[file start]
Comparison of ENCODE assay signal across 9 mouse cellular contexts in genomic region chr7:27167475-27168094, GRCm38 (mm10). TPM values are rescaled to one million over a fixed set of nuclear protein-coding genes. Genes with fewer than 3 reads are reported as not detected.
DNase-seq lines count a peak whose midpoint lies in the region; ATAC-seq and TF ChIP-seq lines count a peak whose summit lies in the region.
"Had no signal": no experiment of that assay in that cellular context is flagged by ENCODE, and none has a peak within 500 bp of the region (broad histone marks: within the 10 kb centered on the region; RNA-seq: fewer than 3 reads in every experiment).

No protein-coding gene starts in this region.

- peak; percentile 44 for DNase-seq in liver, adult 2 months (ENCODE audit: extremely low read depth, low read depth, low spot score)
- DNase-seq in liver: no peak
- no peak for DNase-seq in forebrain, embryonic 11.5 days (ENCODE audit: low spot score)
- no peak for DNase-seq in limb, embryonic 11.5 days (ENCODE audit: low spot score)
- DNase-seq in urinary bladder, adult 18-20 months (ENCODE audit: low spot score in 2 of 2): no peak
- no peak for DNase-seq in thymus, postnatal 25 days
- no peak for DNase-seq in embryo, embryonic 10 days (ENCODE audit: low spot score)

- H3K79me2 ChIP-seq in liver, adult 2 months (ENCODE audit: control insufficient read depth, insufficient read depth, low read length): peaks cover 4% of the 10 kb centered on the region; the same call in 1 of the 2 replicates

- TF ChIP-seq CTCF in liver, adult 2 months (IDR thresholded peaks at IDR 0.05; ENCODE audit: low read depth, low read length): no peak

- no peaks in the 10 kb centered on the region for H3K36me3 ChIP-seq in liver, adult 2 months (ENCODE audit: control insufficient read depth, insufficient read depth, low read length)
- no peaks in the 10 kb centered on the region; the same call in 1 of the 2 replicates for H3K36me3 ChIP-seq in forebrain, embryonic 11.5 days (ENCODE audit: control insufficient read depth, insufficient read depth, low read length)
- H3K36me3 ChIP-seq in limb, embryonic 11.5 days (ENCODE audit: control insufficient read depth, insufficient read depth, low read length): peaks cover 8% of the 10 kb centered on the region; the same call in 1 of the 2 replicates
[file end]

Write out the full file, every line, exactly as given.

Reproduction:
Comparison of ENCODE assay signal across 9 mouse cellular contexts in genomic region chr7:27167475-27168094, GRCm38 (mm10). TPM values are rescaled to one million over a fixed set of nuclear protein-coding genes. Genes with fewer than 3 reads are reported as not detected.
DNase-seq lines count a peak whose midpoint lies in the region; ATAC-seq and TF ChIP-seq lines count a peak whose summit lies in the region.
"Had no signal": no experiment of that assay in that cellular context is flagged by ENCODE, and none has a peak within 500 bp of the region (broad histone marks: within the 10 kb centered on the region; RNA-seq: fewer than 3 reads in every experiment).

No protein-coding gene starts in this region.

- peak; percentile 44 for DNase-seq in liver, adult 2 months (ENCODE audit: extremely low read depth, low read depth, low spot score)
- DNase-seq in liver: no peak
- no peak for DNase-seq in forebrain, embryonic 11.5 days (ENCODE audit: low spot score)
- no peak for DNase-seq in limb, embryonic 11.5 days (ENCODE audit: low spot score)
- DNase-seq in urinary bladder, adult 18-20 months (ENCODE audit: low spot score in 2 of 2): no peak
- no peak for DNase-seq in thymus, postnatal 25 days
- no peak for DNase-seq in embryo, embryonic 10 days (ENCODE audit: low spot score)

- H3K79me2 ChIP-seq in liver, adult 2 months (ENCODE audit: control insufficient read depth, insufficient read depth, low read length): peaks cover 4% of the 10 kb centered on the region; the same call in 1 of the 2 replicates

- TF ChIP-seq CTCF in liver, adult 2 months (IDR thresholded peaks at IDR 0.05; ENCODE audit: low read depth, low read length): no peak

- no peaks in the 10 kb centered on the region for H3K36me3 ChIP-seq in liver, adult 2 months (ENCODE audit: control insufficient read depth, insufficient read depth, low read length)
- no peaks in the 10 kb centered on the region; the same call in 1 of the 2 replicates for H3K36me3 ChIP-seq in forebrain, embryonic 11.5 days (ENCODE audit: control insufficient read depth, insufficient read depth, low read length)
- H3K36me3 ChIP-seq in limb, embryonic 11.5 days (ENCODE audit: control insufficient read depth, insufficient read depth, low read length): peaks cover 8% of the 10 kb centered on the region; the same call in 1 of the 2 replicates